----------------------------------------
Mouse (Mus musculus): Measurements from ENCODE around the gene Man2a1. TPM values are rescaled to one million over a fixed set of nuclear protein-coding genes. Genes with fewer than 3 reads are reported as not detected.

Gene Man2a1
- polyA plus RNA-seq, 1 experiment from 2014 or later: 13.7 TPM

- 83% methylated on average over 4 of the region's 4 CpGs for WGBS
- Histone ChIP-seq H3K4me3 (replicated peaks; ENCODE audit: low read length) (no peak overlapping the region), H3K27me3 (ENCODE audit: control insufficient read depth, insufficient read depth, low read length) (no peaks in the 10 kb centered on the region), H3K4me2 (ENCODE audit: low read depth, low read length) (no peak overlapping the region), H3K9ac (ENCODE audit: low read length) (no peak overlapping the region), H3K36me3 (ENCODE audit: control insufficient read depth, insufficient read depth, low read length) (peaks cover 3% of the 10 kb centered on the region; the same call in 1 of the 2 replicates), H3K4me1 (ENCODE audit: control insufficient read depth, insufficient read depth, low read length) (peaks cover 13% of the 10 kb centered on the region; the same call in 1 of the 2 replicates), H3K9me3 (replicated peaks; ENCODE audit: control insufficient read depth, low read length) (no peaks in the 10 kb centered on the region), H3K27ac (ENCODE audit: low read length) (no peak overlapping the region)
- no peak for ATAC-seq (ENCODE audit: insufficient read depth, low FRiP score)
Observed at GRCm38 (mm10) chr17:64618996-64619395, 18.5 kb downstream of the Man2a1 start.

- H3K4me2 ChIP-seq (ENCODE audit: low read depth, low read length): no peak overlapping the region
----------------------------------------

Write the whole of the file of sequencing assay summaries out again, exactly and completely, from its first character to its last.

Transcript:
Mouse (Mus musculus): Measurements from ENCODE around the gene Man2a1. TPM values are rescaled to one million over a fixed set of nuclear protein-coding genes. Genes with fewer than 3 reads are reported as not detected.

Gene Man2a1
- polyA plus RNA-seq, 1 experiment from 2014 or later: 13.7 TPM

- 83% methylated on average over 4 of the region's 4 CpGs for WGBS
- Histone ChIP-seq H3K4me3 (replicated peaks; ENCODE audit: low read length) (no peak overlapping the region), H3K27me3 (ENCODE audit: control insufficient read depth, insufficient read depth, low read length) (no peaks in the 10 kb centered on the region), H3K4me2 (ENCODE audit: low read depth, low read length) (no peak overlapping the region), H3K9ac (ENCODE audit: low read length) (no peak overlapping the region), H3K36me3 (ENCODE audit: control insufficient read depth, insufficient read depth, low read length) (peaks cover 3% of the 10 kb centered on the region; the same call in 1 of the 2 replicates), H3K4me1 (ENCODE audit: control insufficient read depth, insufficient read depth, low read length) (peaks cover 13% of the 10 kb centered on the region; the same call in 1 of the 2 replicates), H3K9me3 (replicated peaks; ENCODE audit: control insufficient read depth, low read length) (no peaks in the 10 kb centered on the region), H3K27ac (ENCODE audit: low read length) (no peak overlapping the region)
- no peak for ATAC-seq (ENCODE audit: insufficient read depth, low FRiP score)
Observed at GRCm38 (mm10) chr17:64618996-64619395, 18.5 kb downstream of the Man2a1 start.

- H3K4me2 ChIP-seq (ENCODE audit: low read depth, low read length): no peak overlapping the region